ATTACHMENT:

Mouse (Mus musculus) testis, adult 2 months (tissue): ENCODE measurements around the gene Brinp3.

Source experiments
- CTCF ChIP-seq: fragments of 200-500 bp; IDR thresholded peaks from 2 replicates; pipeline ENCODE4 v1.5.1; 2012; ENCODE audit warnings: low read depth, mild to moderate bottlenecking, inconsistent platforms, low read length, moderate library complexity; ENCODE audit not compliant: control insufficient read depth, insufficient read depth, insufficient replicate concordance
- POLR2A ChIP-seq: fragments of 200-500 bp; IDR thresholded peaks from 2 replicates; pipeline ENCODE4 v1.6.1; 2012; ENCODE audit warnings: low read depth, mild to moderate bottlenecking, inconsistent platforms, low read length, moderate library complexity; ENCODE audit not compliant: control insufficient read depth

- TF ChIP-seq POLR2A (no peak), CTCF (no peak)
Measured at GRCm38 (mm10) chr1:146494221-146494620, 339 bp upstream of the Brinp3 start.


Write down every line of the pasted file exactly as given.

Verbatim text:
Mouse (Mus musculus) testis, adult 2 months (tissue): ENCODE measurements around the gene Brinp3.

Source experiments
- CTCF ChIP-seq: fragments of 200-500 bp; IDR thresholded peaks from 2 replicates; pipeline ENCODE4 v1.5.1; 2012; ENCODE audit warnings: low read depth, mild to moderate bottlenecking, inconsistent platforms, low read length, moderate library complexity; ENCODE audit not compliant: control insufficient read depth, insufficient read depth, insufficient replicate concordance
- POLR2A ChIP-seq: fragments of 200-500 bp; IDR thresholded peaks from 2 replicates; pipeline ENCODE4 v1.6.1; 2012; ENCODE audit warnings: low read depth, mild to moderate bottlenecking, inconsistent platforms, low read length, moderate library complexity; ENCODE audit not compliant: control insufficient read depth

- TF ChIP-seq POLR2A (no peak), CTCF (no peak)
Measured at GRCm38 (mm10) chr1:146494221-146494620, 339 bp upstream of the Brinp3 start.